The teaching of periodontics at South African dental schools started perhaps in the early fifties when Prof. Jan Breyer gave short courses in the subject to final year dental tudents at the University of the Witwatersrand. However, it was only in the early sixties that modern periodontology was taught to students at the University of the Witwatersrand for the first time by Dr. Tony Melcher (now Prof. A. Melcher of Toronto) who was then in practice in Johannesburg and a part-time lecturer at the School. His course formed only a small part of the academic activities of the day but it could be considered as the spark which later started our Society. Prof. Melcher's enthusiasm fired Prof. John Lemmer to undertake the under-graduate teaching of this discipline when the former embarked on a brilliant research career in London and Toronto. A few years later, in 1964/1965 Prof. Lemmer offered a post-graduate course in periodontology as a subject for the Higher Diploma in Dentistry. At the completion of this course the members of the class rallied together to form the Johannesburg Periodontal Study Group, which was the embryonic South African Society for Periodontology.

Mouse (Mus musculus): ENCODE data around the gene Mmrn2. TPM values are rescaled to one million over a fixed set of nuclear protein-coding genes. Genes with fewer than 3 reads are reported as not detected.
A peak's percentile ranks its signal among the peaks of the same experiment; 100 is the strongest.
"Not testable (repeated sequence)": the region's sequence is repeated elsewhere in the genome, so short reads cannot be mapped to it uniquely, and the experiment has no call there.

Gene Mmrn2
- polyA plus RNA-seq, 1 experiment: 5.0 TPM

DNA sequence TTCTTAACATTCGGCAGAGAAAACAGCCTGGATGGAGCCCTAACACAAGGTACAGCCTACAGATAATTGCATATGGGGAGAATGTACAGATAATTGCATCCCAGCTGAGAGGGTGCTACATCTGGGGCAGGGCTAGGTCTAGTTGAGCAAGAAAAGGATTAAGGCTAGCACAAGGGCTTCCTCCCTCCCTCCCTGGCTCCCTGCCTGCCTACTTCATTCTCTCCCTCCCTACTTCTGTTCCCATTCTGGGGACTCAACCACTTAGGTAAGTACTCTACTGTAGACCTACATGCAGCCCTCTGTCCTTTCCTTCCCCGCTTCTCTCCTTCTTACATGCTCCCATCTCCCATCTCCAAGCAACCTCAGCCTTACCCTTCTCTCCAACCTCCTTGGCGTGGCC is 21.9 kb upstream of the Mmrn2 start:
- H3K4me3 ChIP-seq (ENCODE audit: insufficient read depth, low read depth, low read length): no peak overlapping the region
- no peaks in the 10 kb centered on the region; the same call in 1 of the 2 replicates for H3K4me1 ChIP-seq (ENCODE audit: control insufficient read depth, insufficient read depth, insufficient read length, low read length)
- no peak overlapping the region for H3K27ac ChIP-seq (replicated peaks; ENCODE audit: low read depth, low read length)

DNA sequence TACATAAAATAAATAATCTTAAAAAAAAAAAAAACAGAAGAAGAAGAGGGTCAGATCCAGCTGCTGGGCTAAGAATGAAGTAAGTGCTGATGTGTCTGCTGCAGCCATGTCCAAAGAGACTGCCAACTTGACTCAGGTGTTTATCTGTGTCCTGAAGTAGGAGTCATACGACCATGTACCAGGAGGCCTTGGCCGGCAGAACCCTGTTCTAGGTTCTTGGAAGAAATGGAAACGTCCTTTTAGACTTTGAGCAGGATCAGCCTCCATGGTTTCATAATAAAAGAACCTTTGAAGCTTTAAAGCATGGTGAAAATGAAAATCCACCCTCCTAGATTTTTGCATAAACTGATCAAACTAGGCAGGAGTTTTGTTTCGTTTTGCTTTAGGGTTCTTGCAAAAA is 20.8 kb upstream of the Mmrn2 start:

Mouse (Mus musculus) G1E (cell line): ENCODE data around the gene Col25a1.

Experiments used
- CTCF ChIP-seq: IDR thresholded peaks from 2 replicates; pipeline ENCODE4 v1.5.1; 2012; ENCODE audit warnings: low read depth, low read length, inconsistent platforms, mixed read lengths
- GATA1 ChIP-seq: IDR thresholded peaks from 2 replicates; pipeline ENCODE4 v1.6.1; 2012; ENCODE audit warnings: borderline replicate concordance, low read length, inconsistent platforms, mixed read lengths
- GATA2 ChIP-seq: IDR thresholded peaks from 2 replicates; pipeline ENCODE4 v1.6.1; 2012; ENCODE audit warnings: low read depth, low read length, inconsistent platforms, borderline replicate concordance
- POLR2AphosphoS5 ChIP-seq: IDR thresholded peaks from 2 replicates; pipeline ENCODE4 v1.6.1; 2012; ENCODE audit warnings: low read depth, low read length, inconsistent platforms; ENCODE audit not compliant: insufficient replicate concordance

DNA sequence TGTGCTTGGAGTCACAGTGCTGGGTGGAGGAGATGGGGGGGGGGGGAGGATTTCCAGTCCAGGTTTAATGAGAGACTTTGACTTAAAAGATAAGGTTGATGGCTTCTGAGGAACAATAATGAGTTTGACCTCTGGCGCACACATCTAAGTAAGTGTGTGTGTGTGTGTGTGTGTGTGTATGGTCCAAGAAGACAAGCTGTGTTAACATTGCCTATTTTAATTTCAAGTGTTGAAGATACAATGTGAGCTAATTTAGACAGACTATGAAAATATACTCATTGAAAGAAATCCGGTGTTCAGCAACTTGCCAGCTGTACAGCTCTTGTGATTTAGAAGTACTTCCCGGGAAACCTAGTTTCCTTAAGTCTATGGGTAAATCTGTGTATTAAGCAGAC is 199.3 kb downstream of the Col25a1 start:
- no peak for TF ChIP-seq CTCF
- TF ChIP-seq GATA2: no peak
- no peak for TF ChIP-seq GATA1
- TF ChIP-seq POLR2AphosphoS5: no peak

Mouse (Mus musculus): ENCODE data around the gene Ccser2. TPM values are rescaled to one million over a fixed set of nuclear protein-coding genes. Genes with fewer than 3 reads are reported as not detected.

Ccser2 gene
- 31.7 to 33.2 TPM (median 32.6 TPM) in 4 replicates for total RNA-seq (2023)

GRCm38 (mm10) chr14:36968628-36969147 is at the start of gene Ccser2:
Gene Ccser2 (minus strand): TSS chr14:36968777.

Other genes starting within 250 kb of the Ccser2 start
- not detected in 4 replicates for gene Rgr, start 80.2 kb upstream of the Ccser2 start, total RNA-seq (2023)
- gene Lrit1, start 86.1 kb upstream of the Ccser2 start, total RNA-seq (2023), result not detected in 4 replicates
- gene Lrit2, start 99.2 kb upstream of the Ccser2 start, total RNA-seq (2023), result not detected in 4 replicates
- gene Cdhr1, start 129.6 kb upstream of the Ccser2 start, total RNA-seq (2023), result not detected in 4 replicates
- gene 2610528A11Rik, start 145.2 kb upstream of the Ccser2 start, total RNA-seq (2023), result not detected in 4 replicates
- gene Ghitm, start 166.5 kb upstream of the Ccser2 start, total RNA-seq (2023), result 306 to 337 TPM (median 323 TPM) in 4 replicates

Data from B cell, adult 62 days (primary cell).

Perhaps the most significant development stemming from the activities of this Society was the establishment of periodontics as a speciality.
The association between our Society and the academic institutions in South Africa has always been particularly happy and co-operative. In some small way the Society may pride itself that it had influenced the establishment of departments of Oral Medicine and Periodontology at the various Dental Schools in South Africa.
A most important activity of the Society has been its programme of continuing education courses. The outstanding visiting lecturers who have presented these courses over the years have all had a profound influence on the development of the discipline in South Africa, contributing to the increasingly well-known speciality it is today.